Tuesday, January 18, 2005

SWF Seeks Apple Pie for Memorable Encounter by Karyn Zoldan

Practically all my life I have been searching for apple pie like my bubbie (grandmother) used to make.

I don’t know what made that apple pie so memorable. Both my brother and I have spent our adult lives searching for this apple pie in more modern and glorious settings to no avail. In my grandmother’s capable and experienced hands, she mixed and kneaded the dough laying it neatly in a tin pie pan cutting off the extra.

Maybe apples tasted better than today and perhaps that was the key to apple pie perfection?

Peeled and sliced apples were mixed with just the right amounts of sugar and cinnamon and just maybe a squirt of lemon juice. Since we kept kosher and the separation of meat and dairy ruled, no butter or dairy products were used in the pie’s preparation. Then another crust covered the apples and a fork was used to seal the crust as well as to prick holes in the top crust so it could breathe and steam the apples.

One day I found the recipe and it was just a list of ingredients – flour, Crisco, water, apples, sugar, and cinnamon. Typical of my grandmother and mother’s fashion, there were no amounts listed. So what was the secret?

Today I ate lunch at the B-Line on 4th Avenue in Tucson and my friend and I shared the apple pie with a teaspoonful of real whipped cream. This slice of pie heaven was the closest I’ve ever come to bubbie’s apple pie.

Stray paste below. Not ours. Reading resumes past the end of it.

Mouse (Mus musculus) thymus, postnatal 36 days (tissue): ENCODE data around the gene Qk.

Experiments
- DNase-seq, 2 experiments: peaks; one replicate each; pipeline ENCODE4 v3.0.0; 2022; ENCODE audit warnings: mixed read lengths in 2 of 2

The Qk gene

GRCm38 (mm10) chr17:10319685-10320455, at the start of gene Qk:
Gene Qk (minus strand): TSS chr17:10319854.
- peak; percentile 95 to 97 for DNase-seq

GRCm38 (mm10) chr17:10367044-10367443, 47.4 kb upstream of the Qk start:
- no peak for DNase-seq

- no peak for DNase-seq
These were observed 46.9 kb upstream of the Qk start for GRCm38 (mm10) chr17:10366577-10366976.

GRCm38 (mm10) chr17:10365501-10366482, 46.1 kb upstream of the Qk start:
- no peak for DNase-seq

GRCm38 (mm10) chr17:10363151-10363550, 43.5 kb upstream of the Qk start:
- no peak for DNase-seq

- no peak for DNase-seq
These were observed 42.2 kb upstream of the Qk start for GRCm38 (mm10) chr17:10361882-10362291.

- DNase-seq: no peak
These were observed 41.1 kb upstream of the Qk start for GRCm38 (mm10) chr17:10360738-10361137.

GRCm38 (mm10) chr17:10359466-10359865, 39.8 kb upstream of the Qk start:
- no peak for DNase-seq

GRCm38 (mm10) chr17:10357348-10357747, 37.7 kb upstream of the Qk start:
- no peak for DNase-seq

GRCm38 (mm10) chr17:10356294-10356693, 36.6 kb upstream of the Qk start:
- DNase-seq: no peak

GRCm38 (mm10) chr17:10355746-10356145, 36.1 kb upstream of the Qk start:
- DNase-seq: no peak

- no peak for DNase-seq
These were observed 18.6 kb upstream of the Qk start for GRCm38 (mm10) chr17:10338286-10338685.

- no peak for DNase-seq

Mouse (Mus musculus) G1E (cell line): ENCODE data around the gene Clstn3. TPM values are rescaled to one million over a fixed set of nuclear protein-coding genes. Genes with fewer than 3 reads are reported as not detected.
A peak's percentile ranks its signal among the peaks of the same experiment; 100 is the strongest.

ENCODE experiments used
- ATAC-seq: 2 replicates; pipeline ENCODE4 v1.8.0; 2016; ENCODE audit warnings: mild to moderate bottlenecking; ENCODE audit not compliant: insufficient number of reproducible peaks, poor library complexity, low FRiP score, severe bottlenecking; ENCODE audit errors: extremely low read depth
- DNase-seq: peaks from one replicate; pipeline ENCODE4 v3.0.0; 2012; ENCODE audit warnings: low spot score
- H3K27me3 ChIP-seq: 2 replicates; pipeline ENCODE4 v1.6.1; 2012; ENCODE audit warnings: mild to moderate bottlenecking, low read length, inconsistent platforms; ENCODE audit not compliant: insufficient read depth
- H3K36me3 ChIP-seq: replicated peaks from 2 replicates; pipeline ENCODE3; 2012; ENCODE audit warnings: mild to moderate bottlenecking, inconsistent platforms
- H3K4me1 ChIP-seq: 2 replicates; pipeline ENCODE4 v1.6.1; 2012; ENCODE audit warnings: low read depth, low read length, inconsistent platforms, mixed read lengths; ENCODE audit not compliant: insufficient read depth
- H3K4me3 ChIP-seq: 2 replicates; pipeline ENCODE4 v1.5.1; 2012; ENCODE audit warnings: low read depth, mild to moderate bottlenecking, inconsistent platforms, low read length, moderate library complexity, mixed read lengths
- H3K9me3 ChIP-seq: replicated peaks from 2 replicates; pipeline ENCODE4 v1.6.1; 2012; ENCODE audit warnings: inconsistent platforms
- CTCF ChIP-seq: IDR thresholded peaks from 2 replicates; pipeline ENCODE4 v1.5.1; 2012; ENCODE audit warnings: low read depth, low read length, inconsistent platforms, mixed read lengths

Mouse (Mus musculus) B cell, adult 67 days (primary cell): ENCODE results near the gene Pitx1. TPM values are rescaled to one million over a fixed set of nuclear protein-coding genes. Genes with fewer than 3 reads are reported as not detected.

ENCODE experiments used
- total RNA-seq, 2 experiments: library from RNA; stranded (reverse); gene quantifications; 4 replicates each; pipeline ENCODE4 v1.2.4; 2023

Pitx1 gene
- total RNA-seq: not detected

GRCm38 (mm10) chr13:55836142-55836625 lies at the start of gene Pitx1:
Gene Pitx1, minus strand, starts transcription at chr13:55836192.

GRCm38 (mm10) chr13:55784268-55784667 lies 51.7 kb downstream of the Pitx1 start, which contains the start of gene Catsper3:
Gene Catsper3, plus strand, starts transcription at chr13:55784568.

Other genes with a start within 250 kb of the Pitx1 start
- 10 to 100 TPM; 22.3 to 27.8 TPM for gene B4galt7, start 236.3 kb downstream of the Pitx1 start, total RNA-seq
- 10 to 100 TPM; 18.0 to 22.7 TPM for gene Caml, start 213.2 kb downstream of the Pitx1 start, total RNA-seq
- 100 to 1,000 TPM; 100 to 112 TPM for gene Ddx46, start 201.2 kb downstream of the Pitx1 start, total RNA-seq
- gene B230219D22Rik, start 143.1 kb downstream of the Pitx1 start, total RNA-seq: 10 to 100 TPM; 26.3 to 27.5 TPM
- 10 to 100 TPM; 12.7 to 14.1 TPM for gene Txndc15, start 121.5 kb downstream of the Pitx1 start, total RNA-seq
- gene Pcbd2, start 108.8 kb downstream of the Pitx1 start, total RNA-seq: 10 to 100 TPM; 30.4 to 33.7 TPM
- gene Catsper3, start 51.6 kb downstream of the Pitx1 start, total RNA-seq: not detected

Some apple pies drown in cloying sweetness but the B-Line’s version lets the taste of crisp apples shine through. And the crust held its heavenly own. On a scale of 1 to 10 with 10 being bubbie’s apple pie – this was an 8. Since most apple pie attempts have never surpassed a 5, the apple pie buck has just stopped here at B-Line.

The B-Line is located at 621 N. 4th Avenue; Tucson, (520) 882-7575.

Saturday, January 01, 2005

10 Tucson Restaurants that I Frequently Patronize by Karyn Zoldan

Here are some of my favorite everyday Tucson restaurants that I enjoy and hope to keep enjoying through 2005.

Most restaurants don’t have very good coffee but the Cup Café at Hotel Congress serves Arbuckle Coffee and really good omelets and other egg dishes. If you’re not too hungry the slice of bread with an egg in the middle satisfies.

Beyond Bread also has a $3.75 breakfast before 10 a.m. where you can get an egg sandwich on artisan bread or an omelet served with potato pancakes and more delicious bread. I usually ask them to omit the potatoes and I’m still more than satisfied. Coffee is unlimited and decent.

For a country Japanese meal I go to Yoshimatsu. I so enjoy their ginger tofu bento box ($6.50) served with brown rice and other vegetable sides. Sometimes I order a Japanese beer or glass of plum wine. One of these days I'm going to try their Japanese pizza.

Sushi Ten also has a ginger tofu bento box of sorts but it’s different yet still delicious. I think the tofu is more fried at Sushi Ten. Either way, it’s a good way to eat more tofu but I wish Sushi Ten served brown rice, the low glycemic rice.